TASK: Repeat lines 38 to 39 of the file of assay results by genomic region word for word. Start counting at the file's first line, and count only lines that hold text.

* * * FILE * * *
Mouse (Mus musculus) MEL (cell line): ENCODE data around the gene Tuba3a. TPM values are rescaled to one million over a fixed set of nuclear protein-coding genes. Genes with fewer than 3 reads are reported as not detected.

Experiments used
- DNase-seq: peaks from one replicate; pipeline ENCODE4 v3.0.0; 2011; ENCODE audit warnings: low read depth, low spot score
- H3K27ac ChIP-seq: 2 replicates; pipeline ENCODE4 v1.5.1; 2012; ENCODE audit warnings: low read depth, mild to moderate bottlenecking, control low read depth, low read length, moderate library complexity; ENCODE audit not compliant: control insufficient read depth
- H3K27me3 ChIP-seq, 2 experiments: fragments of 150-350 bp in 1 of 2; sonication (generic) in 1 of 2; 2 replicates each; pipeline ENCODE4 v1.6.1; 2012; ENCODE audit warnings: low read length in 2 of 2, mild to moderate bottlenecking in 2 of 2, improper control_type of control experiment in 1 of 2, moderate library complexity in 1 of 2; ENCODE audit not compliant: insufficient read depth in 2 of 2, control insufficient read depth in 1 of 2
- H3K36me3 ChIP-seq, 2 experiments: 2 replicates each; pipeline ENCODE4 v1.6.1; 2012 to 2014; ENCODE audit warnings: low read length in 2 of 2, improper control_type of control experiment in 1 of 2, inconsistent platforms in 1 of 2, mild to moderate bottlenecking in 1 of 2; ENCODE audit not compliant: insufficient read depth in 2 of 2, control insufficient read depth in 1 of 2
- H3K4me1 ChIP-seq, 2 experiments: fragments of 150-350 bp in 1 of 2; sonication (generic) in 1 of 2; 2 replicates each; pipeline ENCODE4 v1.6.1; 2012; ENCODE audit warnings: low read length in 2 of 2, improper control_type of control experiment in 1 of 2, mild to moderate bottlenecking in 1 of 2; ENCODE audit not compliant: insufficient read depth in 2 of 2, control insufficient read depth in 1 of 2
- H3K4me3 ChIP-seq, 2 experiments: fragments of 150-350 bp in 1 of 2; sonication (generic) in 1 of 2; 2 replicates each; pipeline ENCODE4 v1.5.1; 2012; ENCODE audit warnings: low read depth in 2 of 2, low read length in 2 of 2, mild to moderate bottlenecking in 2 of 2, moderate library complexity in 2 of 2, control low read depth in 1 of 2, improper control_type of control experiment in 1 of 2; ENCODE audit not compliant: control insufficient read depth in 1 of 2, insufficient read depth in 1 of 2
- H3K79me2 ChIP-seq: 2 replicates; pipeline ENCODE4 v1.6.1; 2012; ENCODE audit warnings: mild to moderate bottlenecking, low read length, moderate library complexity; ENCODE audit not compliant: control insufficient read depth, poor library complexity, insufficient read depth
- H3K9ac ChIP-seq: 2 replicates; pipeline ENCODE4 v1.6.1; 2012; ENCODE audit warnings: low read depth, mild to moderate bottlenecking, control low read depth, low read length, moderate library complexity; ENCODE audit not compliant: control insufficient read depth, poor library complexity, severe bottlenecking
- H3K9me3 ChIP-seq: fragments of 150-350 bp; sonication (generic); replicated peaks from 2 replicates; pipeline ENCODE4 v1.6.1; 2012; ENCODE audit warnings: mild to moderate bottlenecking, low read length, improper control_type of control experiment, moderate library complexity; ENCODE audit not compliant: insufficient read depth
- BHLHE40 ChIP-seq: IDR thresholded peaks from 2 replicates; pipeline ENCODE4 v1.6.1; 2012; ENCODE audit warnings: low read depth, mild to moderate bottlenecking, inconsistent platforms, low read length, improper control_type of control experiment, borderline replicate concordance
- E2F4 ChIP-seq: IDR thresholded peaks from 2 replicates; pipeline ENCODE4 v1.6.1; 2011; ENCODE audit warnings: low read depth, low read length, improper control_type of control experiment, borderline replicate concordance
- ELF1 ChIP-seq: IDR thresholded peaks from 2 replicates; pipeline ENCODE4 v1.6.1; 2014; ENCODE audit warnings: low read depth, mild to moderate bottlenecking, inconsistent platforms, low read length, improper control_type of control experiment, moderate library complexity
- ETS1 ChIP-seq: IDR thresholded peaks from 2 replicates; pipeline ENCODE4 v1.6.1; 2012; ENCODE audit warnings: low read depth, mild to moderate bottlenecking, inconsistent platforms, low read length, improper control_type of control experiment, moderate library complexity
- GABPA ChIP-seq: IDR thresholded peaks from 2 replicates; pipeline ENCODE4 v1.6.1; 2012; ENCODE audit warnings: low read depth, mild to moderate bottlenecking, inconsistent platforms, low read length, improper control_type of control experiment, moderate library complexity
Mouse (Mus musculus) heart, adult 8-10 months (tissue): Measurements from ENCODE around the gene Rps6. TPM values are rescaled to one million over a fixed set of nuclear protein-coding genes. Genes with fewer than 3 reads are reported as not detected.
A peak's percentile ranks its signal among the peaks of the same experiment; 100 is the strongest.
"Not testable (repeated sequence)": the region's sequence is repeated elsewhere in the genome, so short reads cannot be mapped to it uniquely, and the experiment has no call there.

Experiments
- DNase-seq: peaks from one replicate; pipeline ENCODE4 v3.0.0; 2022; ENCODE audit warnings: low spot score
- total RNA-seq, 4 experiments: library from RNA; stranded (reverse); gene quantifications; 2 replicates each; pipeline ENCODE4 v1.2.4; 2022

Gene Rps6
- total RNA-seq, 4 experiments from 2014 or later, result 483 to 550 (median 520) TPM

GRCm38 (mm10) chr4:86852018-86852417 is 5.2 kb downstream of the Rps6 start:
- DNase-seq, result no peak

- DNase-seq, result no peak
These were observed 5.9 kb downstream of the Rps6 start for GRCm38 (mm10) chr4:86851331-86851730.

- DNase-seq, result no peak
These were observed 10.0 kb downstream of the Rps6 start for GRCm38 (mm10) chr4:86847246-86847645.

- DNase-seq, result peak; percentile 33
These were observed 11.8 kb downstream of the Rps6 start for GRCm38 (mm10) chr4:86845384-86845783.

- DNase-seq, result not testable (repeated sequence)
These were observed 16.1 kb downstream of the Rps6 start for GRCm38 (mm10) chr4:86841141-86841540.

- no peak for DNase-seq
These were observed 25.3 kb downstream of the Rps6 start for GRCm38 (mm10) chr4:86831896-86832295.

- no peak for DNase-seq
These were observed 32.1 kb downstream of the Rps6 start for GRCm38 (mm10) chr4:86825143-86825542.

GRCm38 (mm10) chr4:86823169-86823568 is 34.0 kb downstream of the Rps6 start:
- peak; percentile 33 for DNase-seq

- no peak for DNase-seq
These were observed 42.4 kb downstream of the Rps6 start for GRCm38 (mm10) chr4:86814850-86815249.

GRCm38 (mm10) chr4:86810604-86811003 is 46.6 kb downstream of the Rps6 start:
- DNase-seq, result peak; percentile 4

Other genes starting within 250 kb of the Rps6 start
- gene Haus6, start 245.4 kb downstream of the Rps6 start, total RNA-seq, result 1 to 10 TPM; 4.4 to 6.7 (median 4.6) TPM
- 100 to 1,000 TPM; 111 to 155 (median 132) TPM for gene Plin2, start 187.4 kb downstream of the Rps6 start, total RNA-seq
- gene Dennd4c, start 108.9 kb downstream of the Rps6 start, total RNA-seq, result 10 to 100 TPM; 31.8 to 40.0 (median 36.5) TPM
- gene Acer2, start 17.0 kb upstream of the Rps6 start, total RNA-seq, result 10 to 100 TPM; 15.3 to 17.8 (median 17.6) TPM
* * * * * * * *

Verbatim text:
These were observed 32.1 kb downstream of the Rps6 start for GRCm38 (mm10) chr4:86825143-86825542.

GRCm38 (mm10) chr4:86823169-86823568 is 34.0 kb downstream of the Rps6 start: